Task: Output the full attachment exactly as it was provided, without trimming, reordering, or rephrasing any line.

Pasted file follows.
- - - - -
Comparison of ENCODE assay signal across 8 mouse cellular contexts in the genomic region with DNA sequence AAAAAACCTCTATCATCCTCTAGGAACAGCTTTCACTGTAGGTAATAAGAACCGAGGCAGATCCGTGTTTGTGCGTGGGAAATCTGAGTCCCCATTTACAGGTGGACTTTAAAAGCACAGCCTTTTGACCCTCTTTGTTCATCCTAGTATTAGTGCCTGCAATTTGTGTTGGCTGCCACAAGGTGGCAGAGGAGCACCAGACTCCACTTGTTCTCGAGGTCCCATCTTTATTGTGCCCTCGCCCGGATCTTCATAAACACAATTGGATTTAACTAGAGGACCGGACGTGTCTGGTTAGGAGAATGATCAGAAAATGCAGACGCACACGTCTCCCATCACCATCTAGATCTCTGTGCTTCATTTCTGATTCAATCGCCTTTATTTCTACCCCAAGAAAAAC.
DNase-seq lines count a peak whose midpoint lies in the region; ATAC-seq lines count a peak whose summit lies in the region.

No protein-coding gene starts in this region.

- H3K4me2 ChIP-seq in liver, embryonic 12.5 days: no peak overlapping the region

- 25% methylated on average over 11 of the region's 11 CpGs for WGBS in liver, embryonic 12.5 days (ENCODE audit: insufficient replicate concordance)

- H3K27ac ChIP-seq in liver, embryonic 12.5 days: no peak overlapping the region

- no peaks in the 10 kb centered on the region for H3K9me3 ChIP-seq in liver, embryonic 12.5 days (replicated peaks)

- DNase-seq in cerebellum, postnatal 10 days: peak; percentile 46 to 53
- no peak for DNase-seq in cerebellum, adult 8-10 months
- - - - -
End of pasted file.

Comparison of ENCODE assay signal across 8 mouse cellular contexts in the genomic region with DNA sequence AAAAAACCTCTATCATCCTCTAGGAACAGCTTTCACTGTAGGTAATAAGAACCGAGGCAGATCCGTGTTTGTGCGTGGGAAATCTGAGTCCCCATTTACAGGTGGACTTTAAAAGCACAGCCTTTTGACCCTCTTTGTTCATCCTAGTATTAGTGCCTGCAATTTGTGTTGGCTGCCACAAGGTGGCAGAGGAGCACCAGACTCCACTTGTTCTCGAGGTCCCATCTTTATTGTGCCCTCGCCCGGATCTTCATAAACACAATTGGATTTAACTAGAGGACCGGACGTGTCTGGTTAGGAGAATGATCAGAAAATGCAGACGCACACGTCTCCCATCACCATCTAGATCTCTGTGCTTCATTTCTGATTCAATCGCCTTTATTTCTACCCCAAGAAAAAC.
DNase-seq lines count a peak whose midpoint lies in the region; ATAC-seq lines count a peak whose summit lies in the region.

No protein-coding gene starts in this region.

- H3K4me2 ChIP-seq in liver, embryonic 12.5 days: no peak overlapping the region

- 25% methylated on average over 11 of the region's 11 CpGs for WGBS in liver, embryonic 12.5 days (ENCODE audit: insufficient replicate concordance)

- H3K27ac ChIP-seq in liver, embryonic 12.5 days: no peak overlapping the region

- no peaks in the 10 kb centered on the region for H3K9me3 ChIP-seq in liver, embryonic 12.5 days (replicated peaks)

- DNase-seq in cerebellum, postnatal 10 days: peak; percentile 46 to 53
- no peak for DNase-seq in cerebellum, adult 8-10 months